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Vodafone CEO Read Desperately Needs Liberty Deal

Iain Morris
6/27/2019
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Vittorio Colao, the smooth-talking Italian who ran Vodafone until October last year, hoped his final grand act in May 2018 would be dazzling but not difficult. The €18.4 billion (US$20.9 billion, at today's exchange rate) deal for cable operations in Germany and eastern Europe, owned by Liberty Global, would create a regional powerhouse with the muscle to clobber rival Deutsche Telekom in its own backyard. Regulators could hardly object, he smiled knowingly, because there was no footprint overlap between Vodafone and the networks it was buying.

But those regulators did object after Timotheus Höttges, Deutsche Telekom's CEO, kicked up a stink. "History makes this deal unacceptable," he had told reporters during a press conference at last year's Mobile World Congress, when the deal was just a rumor. "If Liberty and Vodafone come together, they will create a monopoly in the cable market."

With Colao unable to work his charm on regulatory officials, the rescue job fell to Nick Read, his British successor. In May, a year after the takeover was originally announced, Read promised to give Telefónica's German subsidiary access to his post-merger cable assets. The concession would address concern about the impact of the deal on competition, Vodafone hoped.

The David Moyes of Telecom?
Vodafone's Nick Read has witnessed a 20% fall in the operator's share price since he took charge.
Vodafone's Nick Read has witnessed a 20% fall in the operator's share price since he took charge.

It might have done the trick. European officials are now poised to give their blessing to the takeover, according to a report this week by Reuters. More than a year after Colao shrugged off suggestions that regulators might be an obstacle to his plans, Vodafone may have the finishing line in sight.

From the perspective of Vodafone and Liberty Global, the rationale has not changed. "The move still makes strategic sense for both companies," says Paolo Pescatore, a telco, media and tech analyst with PP Foresight. In Germany, in particular, it will allow Vodafone to market both fixed and mobile services to a much bigger audience, and dissuade customers from defecting to rivals (mainly Deutsche Telekom) with the full service wrap. The acquisition of fixed-line assets could also support Vodafone's 5G strategy in Germany, providing "backhaul" links for mobile data traffic.

Vodafone has previously indicated it will have around 54 million cable or fiber customers, and a next-generation network reach of about 110 million homes and businesses, once the deal goes through. In Germany, it will be able to market next-generation broadband services to nearly 24 million homes. That is critical because Deutsche Telekom already boasts a broadband footprint of around 30 million homes.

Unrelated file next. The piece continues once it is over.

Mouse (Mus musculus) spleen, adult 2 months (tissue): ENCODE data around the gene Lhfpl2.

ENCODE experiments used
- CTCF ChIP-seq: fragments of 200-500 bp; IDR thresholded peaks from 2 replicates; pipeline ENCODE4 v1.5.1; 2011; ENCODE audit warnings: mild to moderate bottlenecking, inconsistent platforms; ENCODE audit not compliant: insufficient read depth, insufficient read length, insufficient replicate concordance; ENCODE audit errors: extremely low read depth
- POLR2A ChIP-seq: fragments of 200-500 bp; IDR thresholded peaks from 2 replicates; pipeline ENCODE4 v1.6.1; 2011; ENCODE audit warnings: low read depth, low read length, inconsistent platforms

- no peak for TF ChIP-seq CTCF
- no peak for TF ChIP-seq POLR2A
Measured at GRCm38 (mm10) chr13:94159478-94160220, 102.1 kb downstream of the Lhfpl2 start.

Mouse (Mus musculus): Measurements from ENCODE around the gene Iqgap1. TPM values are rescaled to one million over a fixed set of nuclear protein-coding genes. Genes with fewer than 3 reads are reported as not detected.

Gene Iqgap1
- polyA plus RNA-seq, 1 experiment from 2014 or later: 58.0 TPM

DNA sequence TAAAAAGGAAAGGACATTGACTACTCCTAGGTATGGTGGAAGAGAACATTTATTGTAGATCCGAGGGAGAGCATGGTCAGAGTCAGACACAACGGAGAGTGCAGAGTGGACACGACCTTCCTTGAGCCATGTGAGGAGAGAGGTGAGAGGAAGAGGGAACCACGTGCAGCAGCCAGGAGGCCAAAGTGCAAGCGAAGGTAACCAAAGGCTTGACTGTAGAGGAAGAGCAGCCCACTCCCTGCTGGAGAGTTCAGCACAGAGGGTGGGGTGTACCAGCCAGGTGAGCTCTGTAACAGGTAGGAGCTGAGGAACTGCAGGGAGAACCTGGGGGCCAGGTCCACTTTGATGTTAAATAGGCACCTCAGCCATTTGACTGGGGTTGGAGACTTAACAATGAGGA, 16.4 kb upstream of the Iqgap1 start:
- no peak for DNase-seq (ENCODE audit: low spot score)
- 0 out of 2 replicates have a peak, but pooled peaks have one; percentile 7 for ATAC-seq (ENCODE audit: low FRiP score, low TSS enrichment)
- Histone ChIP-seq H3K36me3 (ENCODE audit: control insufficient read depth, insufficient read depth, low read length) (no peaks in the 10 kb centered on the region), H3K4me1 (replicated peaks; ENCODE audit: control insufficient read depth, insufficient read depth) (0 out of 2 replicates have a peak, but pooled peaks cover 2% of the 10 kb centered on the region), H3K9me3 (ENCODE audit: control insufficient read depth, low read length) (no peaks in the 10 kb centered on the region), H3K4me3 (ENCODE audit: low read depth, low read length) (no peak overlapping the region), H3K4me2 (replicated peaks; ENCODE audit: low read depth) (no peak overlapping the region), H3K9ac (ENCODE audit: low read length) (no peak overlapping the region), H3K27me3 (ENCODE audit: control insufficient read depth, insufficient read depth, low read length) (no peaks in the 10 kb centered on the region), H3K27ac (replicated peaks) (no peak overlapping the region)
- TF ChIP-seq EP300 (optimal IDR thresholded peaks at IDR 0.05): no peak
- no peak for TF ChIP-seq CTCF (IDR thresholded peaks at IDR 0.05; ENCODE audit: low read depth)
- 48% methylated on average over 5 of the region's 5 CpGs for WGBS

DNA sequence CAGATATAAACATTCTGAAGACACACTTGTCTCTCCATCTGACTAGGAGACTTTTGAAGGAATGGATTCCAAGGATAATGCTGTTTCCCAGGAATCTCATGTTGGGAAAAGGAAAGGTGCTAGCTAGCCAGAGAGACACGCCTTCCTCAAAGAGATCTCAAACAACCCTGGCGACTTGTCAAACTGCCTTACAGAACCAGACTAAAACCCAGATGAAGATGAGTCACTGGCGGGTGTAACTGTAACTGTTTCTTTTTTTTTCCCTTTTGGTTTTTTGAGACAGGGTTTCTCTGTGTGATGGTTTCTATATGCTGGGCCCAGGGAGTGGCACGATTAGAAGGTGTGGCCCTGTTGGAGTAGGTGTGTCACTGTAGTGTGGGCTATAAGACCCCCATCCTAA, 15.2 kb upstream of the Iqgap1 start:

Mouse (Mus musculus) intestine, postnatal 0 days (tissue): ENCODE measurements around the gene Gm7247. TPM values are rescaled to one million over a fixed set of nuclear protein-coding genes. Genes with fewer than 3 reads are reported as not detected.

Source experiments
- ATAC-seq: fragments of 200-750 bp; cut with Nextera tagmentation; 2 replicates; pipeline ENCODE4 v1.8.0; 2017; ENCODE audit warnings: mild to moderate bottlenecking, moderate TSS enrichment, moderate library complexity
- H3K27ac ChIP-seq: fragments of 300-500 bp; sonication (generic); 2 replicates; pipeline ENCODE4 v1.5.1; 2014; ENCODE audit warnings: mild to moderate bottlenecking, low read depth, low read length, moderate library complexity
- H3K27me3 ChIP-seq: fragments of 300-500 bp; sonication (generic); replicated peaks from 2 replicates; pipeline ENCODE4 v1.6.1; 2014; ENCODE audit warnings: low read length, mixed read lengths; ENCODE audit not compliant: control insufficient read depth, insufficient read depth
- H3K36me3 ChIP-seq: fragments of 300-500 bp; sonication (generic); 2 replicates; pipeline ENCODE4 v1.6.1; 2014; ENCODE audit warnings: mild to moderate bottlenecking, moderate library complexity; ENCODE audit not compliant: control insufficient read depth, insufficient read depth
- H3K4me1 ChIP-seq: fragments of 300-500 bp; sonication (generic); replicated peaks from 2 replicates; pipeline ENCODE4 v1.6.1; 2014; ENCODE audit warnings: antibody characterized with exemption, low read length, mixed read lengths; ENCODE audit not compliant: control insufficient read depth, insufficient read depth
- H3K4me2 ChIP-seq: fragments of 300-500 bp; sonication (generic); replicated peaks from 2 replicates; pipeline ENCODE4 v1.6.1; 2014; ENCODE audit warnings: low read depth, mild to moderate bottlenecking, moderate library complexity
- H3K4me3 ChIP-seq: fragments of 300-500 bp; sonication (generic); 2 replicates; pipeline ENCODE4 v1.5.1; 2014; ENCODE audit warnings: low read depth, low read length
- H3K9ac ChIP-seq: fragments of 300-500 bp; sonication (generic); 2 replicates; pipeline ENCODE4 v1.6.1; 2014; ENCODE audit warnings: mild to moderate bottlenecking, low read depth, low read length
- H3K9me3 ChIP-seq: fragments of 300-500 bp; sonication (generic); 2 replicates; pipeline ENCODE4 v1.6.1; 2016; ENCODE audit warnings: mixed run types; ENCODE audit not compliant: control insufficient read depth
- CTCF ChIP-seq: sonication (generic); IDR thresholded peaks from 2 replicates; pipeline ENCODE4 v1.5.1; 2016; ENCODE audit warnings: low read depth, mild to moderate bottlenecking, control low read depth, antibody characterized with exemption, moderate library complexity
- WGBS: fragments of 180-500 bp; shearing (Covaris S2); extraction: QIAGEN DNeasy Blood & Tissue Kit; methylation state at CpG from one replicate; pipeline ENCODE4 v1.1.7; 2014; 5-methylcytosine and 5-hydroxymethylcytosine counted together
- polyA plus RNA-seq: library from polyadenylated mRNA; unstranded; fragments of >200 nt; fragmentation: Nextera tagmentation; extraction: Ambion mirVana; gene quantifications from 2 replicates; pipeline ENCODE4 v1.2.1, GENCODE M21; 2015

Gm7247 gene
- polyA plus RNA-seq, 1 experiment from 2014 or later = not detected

A merger also promises substantial cost savings. Vodafone last year said it was targeting annual savings of €535 million ($609 million) by the fifth year following the deal's completion (when that was expected in mid-2019). It also guided for revenue "synergies" of about €1.5 billion ($1.7 billion) from cross-selling opportunities.


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But the impact on competition has been a sticking point for some analysts. "It still reduces the number of national players in both the fixed-line and pay-TV markets," says Pescatore about the original format of the deal. "Therefore, concessions need to be made." The question is whether Read's Telefónica offer will silence the critics. Various smaller rivals believe it does not go far enough, according to Reuters. If European regulators do approve the deal, a legal challenge could swiftly follow.

Given the vehemence of its earlier objections, Deutsche Telekom might also continue to oppose a deal. Colao and Höttges had locked horns over German consolidation at Mobile World Congress in 2018, with the former Vodafone boss suggesting his rival was simply worried about a new competitive threat. This year, with Read in charge, the focus of press attention at the giant Barcelona-based event had shifted to Huawei, the Chinese equipment vendor popular with both operators but seen as a conduit for Chinese spies by officials from the US and some other Western countries.

However the merger plays out, Read could do with a big deal that makes "strategic sense" and buoys investors. Since he took charge of the company on October 1, Vodafone's share price has fallen more than a fifth on the London Stock Exchange. Underperforming operations in Spain and Italy, heavy spending on new 5G licenses and little prospect of a revenue boost from the introduction of 5G services this year have all conspired to weaken market sentiment.

There is a risk the transfer from Colao to Read starts to resemble the infamous 2013 handover at Manchester United Football Club, when legendary manager Alex Ferguson, sensing trouble ahead, gave the reins to former Everton boss David Moyes. That didn't end well: Read will want to avoid becoming the Moyes of telecom.

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— Iain Morris, International Editor, Light Reading

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